Duane Goossen, former high Kansas government official, says the state’s highways are in trouble. What is his evidence?
In a recent op-ed, Duane Goossen laments the lack of spending on Kansas roads and highways. 1 His focus is his claimed lack spending on maintenance, which, he says, will lead to much larger repair bills in the future.
“But now the Kansas road system is truly threatened.” He raises the common “Bank of KDOT” criticism, writing “The highway fund became a convenient source of cash.”
It’s true, as Goossen writes, that a lot of money has been transferred from the highway fund to the general fund. At the same time, the amount of sales tax dollars transferred from the general fund to the transportation fund has risen, and by a factor of five over one decade.
But it isn’t true that Kansas highways are crumbling from lack of spending on maintenance.
Here’s a chart of the conditions of Kansas roads and highways. 2 It shows that, for interstate highways, the percent of the system in good condition has been pretty level since 2001. For non-interstate highways, the percent in good condition fell starting in 2004, but has rebounded.
Based on these charts, there’s no factual basis to claim that Kansas roads and highways are deteriorating.
But Goossen looks to the future, claiming that a lack of spending now will lead to big bills later. Now, it’s important to know that while money has been transferred from the highway fund, that alone doesn’t tell us about the level of spending on maintenance. Looking at actual spending instead of transfers to and from, we find that for fiscal year 2017, spending on three categories (Maintenance, Preservation, and Modernization) was nearly unchanged from the year before, while spending on the category Expansion and Enhancement fell by 31 percent.
For these four categories — which represent the major share of KDOT spending on roads — spending in fiscal 2017 totaled $738.798 million. That’s down 14 percent from $857.133 million the year before, and up from a low of $698.770 million in fiscal 2010. 3
And adjusted for inflation, spending on maintenance programs has declined somewhat, including in the years when Goossen held high office. These declines, however, are far short of setting up Goossen’s prediction of calamity.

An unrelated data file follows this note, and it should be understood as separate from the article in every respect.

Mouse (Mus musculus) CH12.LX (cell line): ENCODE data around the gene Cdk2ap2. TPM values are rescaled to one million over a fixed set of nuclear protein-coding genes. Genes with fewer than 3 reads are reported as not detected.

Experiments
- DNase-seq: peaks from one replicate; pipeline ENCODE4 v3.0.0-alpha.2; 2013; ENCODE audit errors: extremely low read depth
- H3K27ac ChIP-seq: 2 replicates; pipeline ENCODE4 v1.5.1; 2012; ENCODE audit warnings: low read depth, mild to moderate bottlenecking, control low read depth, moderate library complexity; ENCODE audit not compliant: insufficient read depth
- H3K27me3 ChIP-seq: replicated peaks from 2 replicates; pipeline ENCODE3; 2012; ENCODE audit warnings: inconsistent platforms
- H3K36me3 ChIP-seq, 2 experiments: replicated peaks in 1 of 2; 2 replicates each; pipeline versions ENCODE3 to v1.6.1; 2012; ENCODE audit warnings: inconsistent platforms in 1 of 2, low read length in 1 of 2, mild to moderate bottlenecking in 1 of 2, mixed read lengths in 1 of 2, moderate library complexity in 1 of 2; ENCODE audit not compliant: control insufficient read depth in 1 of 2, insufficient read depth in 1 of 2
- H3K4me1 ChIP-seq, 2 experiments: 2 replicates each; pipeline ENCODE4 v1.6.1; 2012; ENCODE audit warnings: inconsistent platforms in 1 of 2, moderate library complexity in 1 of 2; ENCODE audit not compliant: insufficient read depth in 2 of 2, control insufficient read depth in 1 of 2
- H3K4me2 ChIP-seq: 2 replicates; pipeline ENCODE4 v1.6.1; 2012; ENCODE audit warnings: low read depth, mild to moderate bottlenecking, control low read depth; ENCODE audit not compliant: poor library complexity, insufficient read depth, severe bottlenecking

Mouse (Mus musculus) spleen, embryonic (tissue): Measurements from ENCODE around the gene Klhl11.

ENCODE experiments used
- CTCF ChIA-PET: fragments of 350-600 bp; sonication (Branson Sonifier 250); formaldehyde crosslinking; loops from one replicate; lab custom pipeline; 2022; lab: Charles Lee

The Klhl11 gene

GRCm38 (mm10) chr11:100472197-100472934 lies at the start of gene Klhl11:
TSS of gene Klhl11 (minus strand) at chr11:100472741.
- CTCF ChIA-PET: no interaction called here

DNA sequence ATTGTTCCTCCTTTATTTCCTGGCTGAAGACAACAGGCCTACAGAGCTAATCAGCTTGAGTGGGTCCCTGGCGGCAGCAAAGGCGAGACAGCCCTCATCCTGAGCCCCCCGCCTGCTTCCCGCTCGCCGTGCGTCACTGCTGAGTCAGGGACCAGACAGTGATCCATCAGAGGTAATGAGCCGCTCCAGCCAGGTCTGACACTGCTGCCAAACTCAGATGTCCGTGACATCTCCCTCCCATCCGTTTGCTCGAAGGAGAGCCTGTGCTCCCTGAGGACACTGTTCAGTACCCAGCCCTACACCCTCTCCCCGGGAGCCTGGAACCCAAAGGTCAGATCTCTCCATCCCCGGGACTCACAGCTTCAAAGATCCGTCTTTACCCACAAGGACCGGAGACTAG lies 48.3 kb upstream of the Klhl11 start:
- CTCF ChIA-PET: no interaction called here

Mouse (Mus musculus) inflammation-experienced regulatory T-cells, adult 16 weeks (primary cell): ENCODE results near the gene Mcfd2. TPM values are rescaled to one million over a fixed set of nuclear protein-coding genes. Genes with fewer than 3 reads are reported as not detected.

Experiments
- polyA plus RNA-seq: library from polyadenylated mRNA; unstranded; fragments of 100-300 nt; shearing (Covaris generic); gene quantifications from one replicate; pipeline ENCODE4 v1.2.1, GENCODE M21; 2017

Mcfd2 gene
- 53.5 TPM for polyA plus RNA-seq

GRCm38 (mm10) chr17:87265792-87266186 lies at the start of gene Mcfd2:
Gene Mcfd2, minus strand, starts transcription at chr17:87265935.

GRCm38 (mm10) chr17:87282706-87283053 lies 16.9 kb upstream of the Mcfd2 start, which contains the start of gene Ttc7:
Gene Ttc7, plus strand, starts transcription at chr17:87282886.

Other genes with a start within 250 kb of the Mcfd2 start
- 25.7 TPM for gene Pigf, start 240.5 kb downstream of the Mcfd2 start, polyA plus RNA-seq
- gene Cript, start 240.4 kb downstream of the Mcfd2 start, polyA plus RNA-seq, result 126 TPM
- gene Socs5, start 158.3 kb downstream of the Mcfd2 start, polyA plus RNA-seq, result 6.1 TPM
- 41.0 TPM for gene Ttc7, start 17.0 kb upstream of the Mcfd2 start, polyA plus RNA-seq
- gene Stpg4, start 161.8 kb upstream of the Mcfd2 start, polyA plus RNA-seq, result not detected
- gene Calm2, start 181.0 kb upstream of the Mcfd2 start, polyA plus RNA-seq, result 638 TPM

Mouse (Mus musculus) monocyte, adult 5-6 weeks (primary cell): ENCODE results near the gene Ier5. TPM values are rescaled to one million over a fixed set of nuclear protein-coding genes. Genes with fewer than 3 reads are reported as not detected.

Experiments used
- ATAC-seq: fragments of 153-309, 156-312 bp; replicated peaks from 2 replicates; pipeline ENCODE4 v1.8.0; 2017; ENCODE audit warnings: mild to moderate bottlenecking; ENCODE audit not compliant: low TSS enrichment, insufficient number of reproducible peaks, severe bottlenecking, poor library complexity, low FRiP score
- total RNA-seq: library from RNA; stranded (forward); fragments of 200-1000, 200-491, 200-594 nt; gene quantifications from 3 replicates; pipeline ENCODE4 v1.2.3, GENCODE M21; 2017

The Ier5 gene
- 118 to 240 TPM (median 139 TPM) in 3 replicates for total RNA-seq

Then, there’s this, which is really incredible. Goossen criticizes some of the bonds issued by KDOT in recent years, and he is on the mark: “And a portion of that debt has ‘interest only’ payments in the first years, with the principal payments still to come.”
However: The state also issued “interest only” bonds in 2004 and 2010. 4 Who was budget director during these years, as well as Secretary of the Kansas Department of Administration? Duane Goossen. 5 But now Goossen criticizes as irresponsible the same action the state took when he was in high office.
Given the insufficient factual basis for Goossen’s claims — not to mention the blatant hypocrisy — we have to wonder if this article is politically motivated. Perhaps it is, as we see Goossen making the maximum allowed contribution to Kansas Democratic gubernatorial candidate Laura Kelly.
Either that, or Goossen is auditioning for another government job.
- Goossen, Duane. Trouble coming for Kansas highways. Garden City Telegram, March 30, 2018. Available at http://www.gctelegram.com/opinion/20180330/trouble-coming-for-kansas-highways. ↩
- Kansas Department of Transportation. 2017 Kansas NOS Condition Survey Report. Available at https://www.ksdot.org/Assets/wwwksdotorg/bureaus/matResLab/pmis/2017/CSR2017_SW.pdf. ↩
- Weeks, Bob. Kansas highway spending. Available at https://bobw7.sg-host.com/kansas-government/kansas-highway-spending-2017/. ↩
- Weeks, Bob. Kansas transportation bonds economics worse than told. Available at https://bobw7.sg-host.com/kansas-government/kansas-transportation-bonds-economics-worse-than-told/. ↩
- Goossen, Duane. Kansas Budget blog. Available at http://www.kansasbudget.com/. ↩